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[471] by Beauregard, then in chief command at Charleston, to fire very deliberately and with careful aim; yet 160 shots per minute were counted: and one of our commanders declared that the great iron bolts of the enemy crashed upon the decks and sides of our vessels in succession as rapid as the ticks of a watch. Most of these, of course, rebounded or glanced off, and were added to the pavement of the harbor; but even these often left ugly mementoes of their hasty visit; while the attentions of some were far more impressive. The Nahant carried off thirteen ugly bruises; one of them made by a shot which struck her pilot-house, knocking out several of its bolts, one of which wounded all three of the inmates — captain, pilot, and quartermaster — the last fatally. Four of her crew were injured by a similar injury to her turret. The Passaic had as many wounds-one of them from a shot which passed through the 11-inch plates of her turret, and then had force left seriously to damage her pilot-house beyond. The Nantucket had, among others, a knock on her turret which so deranged it that her port could not be opened thereafter. The Ironsides had one of her port shutters shot away; and the Catskill was struck by a bolt which tore through her deck-plating forward, and still had force to break an iron beam beneath it.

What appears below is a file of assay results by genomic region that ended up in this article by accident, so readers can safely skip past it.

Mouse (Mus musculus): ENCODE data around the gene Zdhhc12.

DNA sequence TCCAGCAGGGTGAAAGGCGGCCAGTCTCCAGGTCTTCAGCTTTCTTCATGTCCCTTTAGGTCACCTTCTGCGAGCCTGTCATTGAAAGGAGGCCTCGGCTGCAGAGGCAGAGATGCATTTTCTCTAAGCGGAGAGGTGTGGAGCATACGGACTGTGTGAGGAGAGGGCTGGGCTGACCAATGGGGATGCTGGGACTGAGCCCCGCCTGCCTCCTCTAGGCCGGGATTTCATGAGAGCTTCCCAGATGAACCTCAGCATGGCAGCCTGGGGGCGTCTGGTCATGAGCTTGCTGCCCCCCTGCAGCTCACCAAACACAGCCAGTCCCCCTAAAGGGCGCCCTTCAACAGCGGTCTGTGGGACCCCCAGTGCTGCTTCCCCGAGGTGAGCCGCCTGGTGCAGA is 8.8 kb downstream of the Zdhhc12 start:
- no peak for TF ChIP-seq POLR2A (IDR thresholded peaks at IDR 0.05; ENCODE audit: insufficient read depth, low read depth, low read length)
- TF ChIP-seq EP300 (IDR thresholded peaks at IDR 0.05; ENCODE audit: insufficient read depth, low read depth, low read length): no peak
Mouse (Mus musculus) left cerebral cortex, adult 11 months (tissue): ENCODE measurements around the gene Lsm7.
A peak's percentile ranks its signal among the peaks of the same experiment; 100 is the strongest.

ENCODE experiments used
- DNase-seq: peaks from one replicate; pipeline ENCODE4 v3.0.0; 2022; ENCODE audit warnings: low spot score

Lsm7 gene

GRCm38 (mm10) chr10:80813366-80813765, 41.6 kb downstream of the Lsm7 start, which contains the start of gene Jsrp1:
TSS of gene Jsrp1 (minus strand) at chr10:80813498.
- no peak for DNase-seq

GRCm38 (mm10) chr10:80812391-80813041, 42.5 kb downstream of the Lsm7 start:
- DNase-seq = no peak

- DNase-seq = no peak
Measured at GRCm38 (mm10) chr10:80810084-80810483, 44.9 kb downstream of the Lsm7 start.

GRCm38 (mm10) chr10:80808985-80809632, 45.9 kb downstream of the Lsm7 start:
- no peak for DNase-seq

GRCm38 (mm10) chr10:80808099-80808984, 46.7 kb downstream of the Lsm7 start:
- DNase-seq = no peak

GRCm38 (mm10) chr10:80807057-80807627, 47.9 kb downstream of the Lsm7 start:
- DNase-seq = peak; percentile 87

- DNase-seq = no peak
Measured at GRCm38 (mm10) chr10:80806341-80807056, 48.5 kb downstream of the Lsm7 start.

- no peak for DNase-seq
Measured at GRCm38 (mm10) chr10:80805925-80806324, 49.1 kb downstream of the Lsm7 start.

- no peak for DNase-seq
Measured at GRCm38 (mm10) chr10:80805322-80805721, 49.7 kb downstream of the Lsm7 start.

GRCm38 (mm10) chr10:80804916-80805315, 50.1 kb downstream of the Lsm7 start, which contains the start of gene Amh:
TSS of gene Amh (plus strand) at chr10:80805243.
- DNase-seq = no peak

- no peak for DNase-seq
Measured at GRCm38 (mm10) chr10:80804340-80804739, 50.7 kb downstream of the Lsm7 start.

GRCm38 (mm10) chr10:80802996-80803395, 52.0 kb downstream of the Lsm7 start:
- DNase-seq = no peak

But the Keokuk, though not the strongest among them, had dared most and suffered most. She was struck 90 times, had both her turrets riddled, with 19 holes through her hull; some of them so large that a boy might have crawled through, while her commander and 11 of her crew were wounded, five of them severely. She was at length compelled to draw off, mortally injured, and, limping away down the coast of Morris island to Lighthouse inlet, she had barely been relieved of her wounded, when, at 8 P. M., she sunk — the last of her crew jumping into the sea as she went down, leaving only the top of her smoke-stack above the surface of the water. Three hours earlier, Com. Dupont, seeing half his vessels disabled, while Sumter, though somewhat damaged,1 was still vociferous and belligerent as ever — gave the signal for retiring; which was willingly, though not swiftly, obeyed.

The iron-clad attack on Fort Sumter and its adjuncts was a failure — not a disaster. We lost few men, and but one vessel; for all but the Keokuk were susceptible of easy repair; while the expenditure of ammunition was many times greatest on the side of the Rebels, and one that they could not afford so well as we could. It was computed that 3,500 shots were fired by them that day; the value of which was hardly to be measured by Confederate currency in its then advanced stage of decomposition. Two guns on Fort Sumter were disabled, and one was burst; while they had but few men injured and only one killed. But their exultation over our repulse was unbounded: Beauregard, for once, hardly going beyond the average sentiment in averring, in his general order, that “the happy issue” of this conflict had “inspired confidence in ”

1 “Half a dozen pock=marks show conspicuous; while a huge crater is formed in the parapet near the eastern angle,” reports Mr. Swinton aforesaid.

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